Good Eating

An elderly man sat beside me. Grandfather to the deceased. He grew up in this church. He estimates he’s attended nearly ten thousand socials in this room.

This room is the size of two living rooms and a broom closet. It has a drinking fountain, olive green kitchen appliances, a piano.

And it smells like heaven.

I can think of no happier square-footage than a rural church hall—complete with card-tables and casserole dishes. And I’m not talking religion. I’m talking fried chicken.

Yesterday, I walked through the food-line in one such church. I held a paper plate and did my best not to get gravy on my necktie.

It was a funeral. I met the mother of the deceased, she was a wreck.

Before the memorial service: food. You should’ve seen the lineup. I won’t go through the whole list, but here are a few standards:

Chicken and dumplings, fried gizzards, deer sausage, and deep-fried backstrap. Drop biscuits, butter beans, squash casserole, creamed corn, cheese grits.

An elderly man sat beside me. Grandfather to the deceased. He grew up in this church. He estimates he’s attended nearly ten thousand socials in this room.

An old woman wearing a houndstooth skirt-suit, sits on my other side. She’s on the funeral committee. She made this potato salad.

It is a majestic concoction. More white than yellow. If I had to rate her dish on a scale of one to ten, I’d give it two hundred fifty-seven.

“It’s just Duke’s and potatoes,” she says. “Ain’t hard.”

Maybe not, but this woman has a gift.

When my father died, we ate potato salad. It was in a fellowship hall—water spots on the ceiling, linoleum floors. The food went down like flu medicine.

A girl my age, named Caroline, had made a layer cake with white icing especially for me. I’ll never forget her. She’d lost her mother earlier that year. We were members of the same club.

There was a note on the cake. It read: “If you ever want to talk…”

Here, funeral’s are administered by feeders, not the clergy. Women who believe in potato salad, who wear smiles on their faces. This is how Baptists do death.

I wish you could’ve heard the prayer, before the meal. The pastor—an eighty-three-year-old—asked the blessing. And when he spoke, the world felt lighter.

He thanked God with words people haven’t used since the time of Abraham Lincoln.

“Almighty Father,” I’m paraphrasing here. “We ask for thy lovingkindess and comfort…”


“…And we thank you for tender mercies.”

Tender mercies.

“For whether rich or poor, your goodness and grace is the same to us…”

It’s poetry.

And those of us who grew up with such things still need it. We can’t have weddings, births, or deaths without saying words like, “tender mercies.”

This room is special. It’s not a sanctuary. It has no pulpit, no chlorinated baptismal, no hellfire preaching, no offering plates. No religion.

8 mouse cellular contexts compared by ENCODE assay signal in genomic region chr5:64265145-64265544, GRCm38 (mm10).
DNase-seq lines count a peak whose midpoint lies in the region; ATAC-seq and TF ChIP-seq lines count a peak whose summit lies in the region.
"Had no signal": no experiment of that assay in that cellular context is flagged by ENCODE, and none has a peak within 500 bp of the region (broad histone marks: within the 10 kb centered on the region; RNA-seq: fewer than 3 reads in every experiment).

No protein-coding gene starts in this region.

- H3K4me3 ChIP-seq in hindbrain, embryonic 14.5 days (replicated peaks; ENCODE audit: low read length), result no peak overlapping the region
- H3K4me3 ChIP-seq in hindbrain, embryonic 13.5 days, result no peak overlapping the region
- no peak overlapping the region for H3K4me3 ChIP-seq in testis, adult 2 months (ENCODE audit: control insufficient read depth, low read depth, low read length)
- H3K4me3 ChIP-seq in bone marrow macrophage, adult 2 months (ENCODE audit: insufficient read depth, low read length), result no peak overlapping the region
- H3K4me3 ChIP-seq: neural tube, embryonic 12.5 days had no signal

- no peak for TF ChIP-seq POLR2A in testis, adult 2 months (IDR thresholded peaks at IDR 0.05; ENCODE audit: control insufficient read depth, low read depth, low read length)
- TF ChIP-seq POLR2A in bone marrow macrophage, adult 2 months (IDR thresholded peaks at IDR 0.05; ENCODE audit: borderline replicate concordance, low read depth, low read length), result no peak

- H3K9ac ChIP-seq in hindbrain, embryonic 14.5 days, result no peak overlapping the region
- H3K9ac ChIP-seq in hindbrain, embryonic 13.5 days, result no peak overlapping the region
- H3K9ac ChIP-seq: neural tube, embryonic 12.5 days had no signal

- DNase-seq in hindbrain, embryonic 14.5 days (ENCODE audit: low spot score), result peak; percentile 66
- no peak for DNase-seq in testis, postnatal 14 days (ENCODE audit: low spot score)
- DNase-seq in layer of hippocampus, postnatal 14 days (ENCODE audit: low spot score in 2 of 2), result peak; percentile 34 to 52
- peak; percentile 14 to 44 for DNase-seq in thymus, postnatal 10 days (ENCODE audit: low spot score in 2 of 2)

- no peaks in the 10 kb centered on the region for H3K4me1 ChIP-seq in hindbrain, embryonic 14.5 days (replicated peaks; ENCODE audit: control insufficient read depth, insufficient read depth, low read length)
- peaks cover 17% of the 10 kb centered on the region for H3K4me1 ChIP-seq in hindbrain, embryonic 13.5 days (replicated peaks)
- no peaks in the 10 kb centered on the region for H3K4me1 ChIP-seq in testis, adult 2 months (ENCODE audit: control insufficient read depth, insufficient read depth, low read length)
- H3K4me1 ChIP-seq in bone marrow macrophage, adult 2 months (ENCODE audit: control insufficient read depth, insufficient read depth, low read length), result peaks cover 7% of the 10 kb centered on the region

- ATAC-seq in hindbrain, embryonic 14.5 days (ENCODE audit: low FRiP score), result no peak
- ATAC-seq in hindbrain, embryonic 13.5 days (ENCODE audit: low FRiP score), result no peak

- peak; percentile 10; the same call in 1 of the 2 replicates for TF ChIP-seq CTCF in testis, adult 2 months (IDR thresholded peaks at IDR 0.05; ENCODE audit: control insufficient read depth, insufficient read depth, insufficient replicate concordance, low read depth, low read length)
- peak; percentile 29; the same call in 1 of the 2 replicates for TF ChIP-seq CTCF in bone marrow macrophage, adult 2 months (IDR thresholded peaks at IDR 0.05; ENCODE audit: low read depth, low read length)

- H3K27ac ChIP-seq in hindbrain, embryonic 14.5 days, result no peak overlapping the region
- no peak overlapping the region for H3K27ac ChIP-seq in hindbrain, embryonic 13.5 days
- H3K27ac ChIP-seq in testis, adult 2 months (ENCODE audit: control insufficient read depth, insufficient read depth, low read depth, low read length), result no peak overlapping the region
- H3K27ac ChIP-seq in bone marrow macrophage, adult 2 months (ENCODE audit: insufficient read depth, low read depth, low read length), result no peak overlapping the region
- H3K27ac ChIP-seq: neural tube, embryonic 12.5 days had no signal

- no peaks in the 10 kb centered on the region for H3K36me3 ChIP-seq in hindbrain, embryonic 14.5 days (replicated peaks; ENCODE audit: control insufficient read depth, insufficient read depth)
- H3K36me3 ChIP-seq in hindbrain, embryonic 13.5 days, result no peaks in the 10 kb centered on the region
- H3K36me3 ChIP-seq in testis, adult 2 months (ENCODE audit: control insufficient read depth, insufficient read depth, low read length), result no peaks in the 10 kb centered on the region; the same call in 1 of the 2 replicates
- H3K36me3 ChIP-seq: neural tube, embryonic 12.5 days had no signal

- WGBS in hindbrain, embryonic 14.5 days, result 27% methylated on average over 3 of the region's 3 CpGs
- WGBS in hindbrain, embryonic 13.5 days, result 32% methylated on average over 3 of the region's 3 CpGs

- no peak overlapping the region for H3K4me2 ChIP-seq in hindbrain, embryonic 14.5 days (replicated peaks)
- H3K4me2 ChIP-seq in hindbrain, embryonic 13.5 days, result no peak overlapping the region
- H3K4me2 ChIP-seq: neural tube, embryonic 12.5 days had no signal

This is a place that’s about something else. It’s about sitting at round tables. It is about water-coolers full of sweet tea. About grieving.

It’s about girls named Caroline, who can’t think of anything better to do than make cakes for their friend.

The world could stand more potlucks.


  1. Priscilla S. Adkisson - March 4, 2017 2:29 pm

    Sean, this is beautiful and so true. I have attended several such meals after funerals. We find these people to be “salt of the earth” kind.
    And , yes, some of the best-tasting food ever.
    Keep writing!!!!!

    • Jean Sheppard - March 4, 2017 3:27 pm

      This is my little country church. We have such wonderful fellowship meetings in a 100 yr old building with lots of ” glory bird”. I love these posts.

  2. *Teddi* T. - March 4, 2017 3:13 pm

    AMEN!!!! These ARE what get US through those times when it’s SO hard & when it’s going GREAT – (births, weddings, etc) this is what makes those memories EVEN MORE ChErIsHeD & SpEcIaL!!!! LOVE, LoVe, LoVe YoUr WoRk!!!!!! ???? Please keep it coming – I’m SURE that there are others (like ME) who can SO relate!! ??

  3. Sandra Marrar - March 4, 2017 3:33 pm

    There’s no better folks. Again, you’ve brought tears to my eyes and so many memories.

  4. Regina - March 4, 2017 4:02 pm


  5. Sam Hunneman - March 4, 2017 4:18 pm

    Amen and amen.

  6. Ramona Cobb - March 4, 2017 4:21 pm

    Wow! I just got a flashback to 1986. Hope you do t mind but I’ll fill in a few spots for you. Those same people who fill you up with fried chicken and potato salad, pecan pie and pound cake, are the same people you find in the hospital waiting room when the doctors have “called in the family” … for me these were the members of Colomokee Baptist church. My father was baptized in this church and so was I … there was Miss Virginia, she was a neighbor and when dad was having a bad night (pancreatic cancer gives you lots of those nights), no matter the time, the phone was ringing, “Child it’s 3 am and I noticed the lights were on, y’all ok over there? Do you need me? Can I help you?, ya know what, I just put on a pot of coffee and I’ll be right there”. Or after dad lost his battle, on many occasions I would bring mom home to a freshly cut yard. And I’m not talking about one of them 1/4 acre plots you have in town, this was a healthy 3 acres of Bahia grass and you had to do a full blown CSI investigation to find out who did it!